A hypertension vaccine could be an important alternative to conventional drug therapy because of patients' inconsistent drug intake -- if further research supports results from a small study testing the safety and tolerability of a vaccine.
"Despite the fact that effective drugs are available, only about one out of four people has their blood pressure successfully controlled," said Juerg Nussberger, M.D., professor of medicine at the University Hospital of the Canton of Vaud, in Lausanne, Switzerland, and lead author of the study reported at the American Heart Association's Scientific Sessions 2007.
"Many patients are apparently unable or unwilling to take pills every day for the rest of their lives. If we could add or substitute a vaccine that would need to be given just every few months, I think we could achieve better control of high blood pressure."
The vaccine targets angiotensin II, a molecule that constricts blood vessels and raises blood pressure. Angiotensin II is already the indirect target of several blood pressure medications. Angiotensin-converting enzyme (ACE) inhibitors (such as benazapril and enalapril) reduce the production of angiotensin II in the blood by slowing its conversion from angiotensin I. Angiotensin receptor blockers (ARBs, such as candesartan and losartan) prevent angiotensin II from acting on these receptors, thus preventing constriction of the blood vessels.
"Instead, we take non-infectious particles with a virus shape and chemically couple them with angiotensin II so the body begins to vigorously attack angiotensin II," said Martin Bachmann, Ph.D., senior co-author of the study and chief scientific officer at Cytos Biotechnology AG in Zurich, a company that creates vaccines to treat and prevent chronic diseases.
To assess the antibody response and identify an effective dose of the vaccine (CYT006-AngQb), 72 patients with mild-to-moderate high blood pressure were injected with either 100 or 300 micrograms (ug) of the vaccine or a placebo. The patients included 65 men and seven women, average age 51.5 years old.
After injections at zero, four and 12 weeks from the start of the study, patients who received the vaccine had a strong antibody response against angiotensin II, which was significantly higher in those receiving the higher dose. Blood pressure changes were evaluated at week 14.
Compared with patients who received a placebo, those who were injected with 300ug of vaccine significantly reduced their daytime systolic blood pressure (the top number of a blood pressure reading, measuring pressure as the heart constricts) by 5.6 millimeters of mercury (mm Hg) and their diastolic blood pressure (the bottom number of a blood pressure reading, measuring pressure as the heart rests between beats) by 2.8 mm Hg.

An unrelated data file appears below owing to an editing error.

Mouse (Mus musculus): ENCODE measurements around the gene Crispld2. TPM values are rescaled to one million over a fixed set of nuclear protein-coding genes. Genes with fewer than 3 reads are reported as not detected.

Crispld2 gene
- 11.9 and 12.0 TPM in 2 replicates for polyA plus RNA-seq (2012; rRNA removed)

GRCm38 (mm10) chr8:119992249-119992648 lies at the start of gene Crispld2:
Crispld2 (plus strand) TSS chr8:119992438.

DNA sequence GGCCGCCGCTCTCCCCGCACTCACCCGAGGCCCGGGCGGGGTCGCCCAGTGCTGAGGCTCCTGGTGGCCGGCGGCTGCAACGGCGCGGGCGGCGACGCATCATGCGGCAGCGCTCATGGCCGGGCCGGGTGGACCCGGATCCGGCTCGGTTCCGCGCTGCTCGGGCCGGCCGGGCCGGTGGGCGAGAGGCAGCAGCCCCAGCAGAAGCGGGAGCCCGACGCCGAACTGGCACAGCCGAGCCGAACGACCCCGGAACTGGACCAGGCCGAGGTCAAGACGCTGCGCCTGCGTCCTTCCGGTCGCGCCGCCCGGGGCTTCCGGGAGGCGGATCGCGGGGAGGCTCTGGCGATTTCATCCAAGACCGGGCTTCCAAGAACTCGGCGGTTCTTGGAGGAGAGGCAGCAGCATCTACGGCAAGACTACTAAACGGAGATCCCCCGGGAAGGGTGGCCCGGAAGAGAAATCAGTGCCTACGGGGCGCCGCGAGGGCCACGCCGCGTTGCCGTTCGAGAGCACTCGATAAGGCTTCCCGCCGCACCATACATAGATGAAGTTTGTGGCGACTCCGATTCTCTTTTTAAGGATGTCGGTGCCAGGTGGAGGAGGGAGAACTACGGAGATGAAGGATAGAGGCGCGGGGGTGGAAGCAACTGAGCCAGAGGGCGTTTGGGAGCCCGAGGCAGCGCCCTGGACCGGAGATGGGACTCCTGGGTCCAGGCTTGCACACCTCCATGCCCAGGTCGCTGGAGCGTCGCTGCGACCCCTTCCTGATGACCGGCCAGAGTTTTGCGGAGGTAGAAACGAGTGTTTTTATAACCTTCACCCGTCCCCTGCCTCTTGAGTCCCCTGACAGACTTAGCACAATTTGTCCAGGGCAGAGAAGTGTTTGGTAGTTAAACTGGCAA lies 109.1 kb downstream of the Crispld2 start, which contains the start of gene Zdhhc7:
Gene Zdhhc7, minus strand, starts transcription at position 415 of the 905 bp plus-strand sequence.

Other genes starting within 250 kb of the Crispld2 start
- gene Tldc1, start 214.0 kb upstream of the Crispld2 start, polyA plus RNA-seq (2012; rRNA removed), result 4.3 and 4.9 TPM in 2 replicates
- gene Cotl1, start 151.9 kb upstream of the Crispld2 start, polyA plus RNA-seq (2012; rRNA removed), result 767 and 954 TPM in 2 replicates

"Quite unexpectedly, our vaccine had the most striking effect early in the morning, the most dangerous time to have high blood pressure because it raises the risk of heart attack and stroke," Bachmann said.
In the 300ug group, the typical morning blood pressure surge was blunted between 5 a.m. and 8 a.m. After correcting for baseline blood pressure levels, the 8 a.m. blood pressure was lower by 25 mm Hg systolic and 13 mm Hg diastolic than in the placebo group.
Most people take their blood pressure medications first thing in the morning, so medication levels are at their lowest during this early morning pressure rise.
"Antibodies produced by the vaccine seem to function like a sponge," Bachmann said. "The sponge empties out during the night when little angiotensin II is produced, so it is able to take up all the angiotensin II produced early in the morning."
Another potential advantage of the vaccine over ACE inhibitors and ARBs is that these medications result in a large increase in renin, an enzyme that is thought to cause inflammation and is implicated in kidney failure. Vaccination induced only a low increase in renin, Bachmann said.
The next step in developing the vaccine is another small trial to determine whether a different injection regimen will create a larger antibody response and a greater reduction in blood pressure.
Nearly one in three American adults has high blood pressure, which increases the risk of stroke, heart disease, heart failure and kidney failure. American Heart Association President
Daniel Jones, M.D., said the research is encouraging.
"These investigators are pursuing novel approaches to hypertension control," Jones said. "While too early to evaluate whether this may be clinically useful, it is encouraging to see promising research results."
Other co-authors are: Alain C. Tissot, Ph.D.; Patrik Maurer, Ph.D.; Hans Stocker, Ph.D.; Thomas Pfister, Ph.D.; Frank Wagner, M.D.; Phillip Müller, M.D.; and Gary T. Jennings, Ph.D.
Materials provided by American Heart Association. Note: Content may be edited for style and length.
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